Despite the documented way in which people who speak with pronunciation regularly experience discriminatory behavior, there is still very little mainstream conversation about pronunciation bias and discrimination. In early 2017, I received the following student evaluation from one of my students, who was an unimaginable speaker of English and a future computer programmer:

I want to be very strict here but please don’t be upset – your pronunciation is horrible. As a non-native speaker of English I had a hard time understanding what you were saying. An example that is most sticky is you say the goal but I could hear. Although it was fun at first, it got boring as the semester progressed. I left the idea that you are very proud of your pronunciation, but I think that’s exactly how the movie started. [sic] Acting in movies and changing their accents, when you guess you should try to speak clearly in the American accent so that non-native students can understand you better.

I shouldn’t have been when I was pushed. As a regular guest on a British radio program, David Crystal, a respected and eminent British linguist, said people would write on the show to complain about the pronunciation they did not like. He said, “It was the ultimate nature of language that always struck me. The audience didn’t just say something that they ‘disliked’ something. They used the most emotional words they could think of. They were “terrified,” “shocked,” “overwhelmed,” “frustrated,” “angry,” when they heard something they didn’t like. “” Crystal suggested that reactions are so strong because someone’s pronunciation (or pronunciation) is primarily about identity. It’s about race, it’s about class, it’s about someone’s race, education, and profession.

When I reflected on my student’s “evaluation” of my pronunciation, it struck me that this comment would have been made if it had been made with unchanging features of his or her caste, color, or gender; Yet there is an acceptance about the practice of accent bias when it comes to pronunciation, because part of the accents are seen as a changeable feature of the speaker, arbitrarily changeable. As my student mentioned, after all, Hollywood movie stars do it all the time, but why couldn’t I? Although individuals have demonstrated the ability to accept and switch between pronunciations (which are code switching), it should be a personal choice to do so, because pronunciations are integral to one’s identity. The expectation of a change of pronunciation over others is oppressive; To create a situation where the choice of accent by the speaker is not unfavorable subject to discussion; Violence is imposed on others.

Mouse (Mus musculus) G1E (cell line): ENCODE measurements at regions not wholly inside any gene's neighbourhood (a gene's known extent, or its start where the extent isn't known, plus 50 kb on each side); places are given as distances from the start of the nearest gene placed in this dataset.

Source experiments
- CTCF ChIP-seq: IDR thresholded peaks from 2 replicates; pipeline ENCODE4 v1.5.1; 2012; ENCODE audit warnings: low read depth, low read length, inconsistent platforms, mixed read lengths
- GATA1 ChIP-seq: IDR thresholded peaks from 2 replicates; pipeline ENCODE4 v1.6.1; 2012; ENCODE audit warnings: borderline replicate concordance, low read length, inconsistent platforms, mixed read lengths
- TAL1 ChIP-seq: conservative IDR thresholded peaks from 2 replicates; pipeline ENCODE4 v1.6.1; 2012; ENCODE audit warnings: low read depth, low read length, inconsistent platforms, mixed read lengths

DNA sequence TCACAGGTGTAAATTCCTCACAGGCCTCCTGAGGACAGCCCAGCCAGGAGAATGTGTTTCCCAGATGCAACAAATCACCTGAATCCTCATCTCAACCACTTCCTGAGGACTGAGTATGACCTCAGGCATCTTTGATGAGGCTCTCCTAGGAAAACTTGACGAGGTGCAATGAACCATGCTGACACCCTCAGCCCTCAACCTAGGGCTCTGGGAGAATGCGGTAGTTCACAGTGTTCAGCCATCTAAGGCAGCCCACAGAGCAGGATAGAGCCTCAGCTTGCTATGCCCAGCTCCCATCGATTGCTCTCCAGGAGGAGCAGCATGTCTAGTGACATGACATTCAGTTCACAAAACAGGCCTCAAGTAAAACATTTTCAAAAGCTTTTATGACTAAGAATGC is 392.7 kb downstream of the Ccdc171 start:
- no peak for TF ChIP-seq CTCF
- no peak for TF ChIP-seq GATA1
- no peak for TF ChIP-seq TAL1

A domain where accent bias is prevalent can be named on seemingly benign devices such as public address systems and banking and airline menu systems; But the lack of variety in accents is particularly interesting in personal assistants like Apple’s Siri, Amazon’s Alexa and Google Home. For example, devices such as PA systems require only the listeners to understand the standard accents of the listener, while the personal accents, not just the comprehension, require the functionality of the standard accents by the users. Therefore, these devices claim that the user meets standard English – a practice that, as a result, makes speakers of non-native and inhuman English.